Recently in Digital Art Category

Krzysztof Wodiczko's Tijuana Project

In 2001, Wodiczko projected the faces of women on the surface of an Omnimax Theater in Tijuana. In his work, he confronts the viewer with his large scale projection, as well as gives a voice to the female workers of the city of Tijuana.

Adriene Jenik and Lisa Brenneis Desktop Theater

In the 1997 piece Desktop Theater, Jenik and Brenneis use the internet to stage a performance with avatars inside a chat room.


Bill Latham H00D2

In H00D2 (1995), Latham digitally manipulates the image by using a set of algorithms to produce artificial organisms.

Charlotte Davies Osmose

Charlotte Davies 1995 piece Osmose was an interactive virtual reality in which the user wears a "head-mounted display" and a tracking vest to monitor their breathing. Once "inside" the piece, the user is able to navigate different levels through their own breath and body movement.

Jeffrey Shaw The Legible City

In Shaw's The Legible City from 1989, the user rides a stationary bicycle and navigates one of three cities, Manhattan, Karlsruhe, or Amsterdam. The bicycle is able to navigate through text of words and phrases that are directly proportional to the architecture of these cities. The user is handed over agency over which text he or she will choose, but the text is predetermined.


Institutions for Digital Art

There have been several institutions put into place to showcase digital art such as the ZKM in Karlsruhe, Germany, the ICC in Tokyo or the Ars Electronica Festival in Linz, Austria which are produced with support from organizations such as the Banff New Media Center in Canada, Canon Artlab in Japan, or V2 in the Netherlands (Paul 71).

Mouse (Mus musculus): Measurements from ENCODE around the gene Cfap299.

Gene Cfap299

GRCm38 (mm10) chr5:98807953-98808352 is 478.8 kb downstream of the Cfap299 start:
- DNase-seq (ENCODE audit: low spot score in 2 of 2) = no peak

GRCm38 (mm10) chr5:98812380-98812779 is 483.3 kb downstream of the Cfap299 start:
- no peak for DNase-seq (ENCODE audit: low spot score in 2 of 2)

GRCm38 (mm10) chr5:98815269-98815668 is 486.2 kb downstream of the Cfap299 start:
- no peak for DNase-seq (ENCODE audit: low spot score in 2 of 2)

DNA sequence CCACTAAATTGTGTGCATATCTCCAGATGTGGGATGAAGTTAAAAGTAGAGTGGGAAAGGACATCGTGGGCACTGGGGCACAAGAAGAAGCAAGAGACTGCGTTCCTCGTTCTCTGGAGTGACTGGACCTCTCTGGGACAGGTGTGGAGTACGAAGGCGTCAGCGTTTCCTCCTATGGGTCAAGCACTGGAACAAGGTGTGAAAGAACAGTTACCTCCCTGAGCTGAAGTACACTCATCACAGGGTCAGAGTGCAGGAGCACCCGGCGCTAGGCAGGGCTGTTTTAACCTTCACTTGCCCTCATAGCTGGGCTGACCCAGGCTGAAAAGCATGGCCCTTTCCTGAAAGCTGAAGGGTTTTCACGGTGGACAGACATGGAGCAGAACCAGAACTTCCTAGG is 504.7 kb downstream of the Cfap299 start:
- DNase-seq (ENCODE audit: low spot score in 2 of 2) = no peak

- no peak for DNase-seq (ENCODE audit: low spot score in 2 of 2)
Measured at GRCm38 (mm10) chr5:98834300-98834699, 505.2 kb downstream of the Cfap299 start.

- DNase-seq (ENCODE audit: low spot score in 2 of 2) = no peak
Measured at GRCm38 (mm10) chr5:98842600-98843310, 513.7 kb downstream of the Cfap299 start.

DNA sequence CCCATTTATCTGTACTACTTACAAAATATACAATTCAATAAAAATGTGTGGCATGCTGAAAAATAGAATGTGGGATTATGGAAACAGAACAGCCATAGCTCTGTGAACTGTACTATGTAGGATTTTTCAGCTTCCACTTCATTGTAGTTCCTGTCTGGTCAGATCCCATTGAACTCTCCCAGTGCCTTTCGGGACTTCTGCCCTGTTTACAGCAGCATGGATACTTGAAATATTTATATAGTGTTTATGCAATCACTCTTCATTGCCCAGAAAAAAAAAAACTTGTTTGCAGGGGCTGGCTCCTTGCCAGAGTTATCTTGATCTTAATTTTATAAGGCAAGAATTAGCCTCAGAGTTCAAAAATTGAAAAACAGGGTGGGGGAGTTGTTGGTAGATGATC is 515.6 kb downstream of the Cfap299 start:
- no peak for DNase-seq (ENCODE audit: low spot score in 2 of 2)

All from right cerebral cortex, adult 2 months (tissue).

Eduardo Kac Teleporting an Unknown State

In Teleporting an Unknown State (1994-6), Kac has placed a single seed in the gallery on a pedestal. Via the web, users are able to log on and turn a light on or off, thus affecting the growth of the seed by the push of a button.


Dan Graham's Two Consciousness Projection

In Two Consciousness Projection (1973), Dan Graham has begun to explore the active viewer vs. the passive viewer. Two people are asked to speak about the other while being videotaped in front of an audience. Their faces are projected on live video screens. While one speaks of the other, the other's reaction is shown, and vice-versa. They create the performance, while simultaneously view the performance (Goldberg 162).

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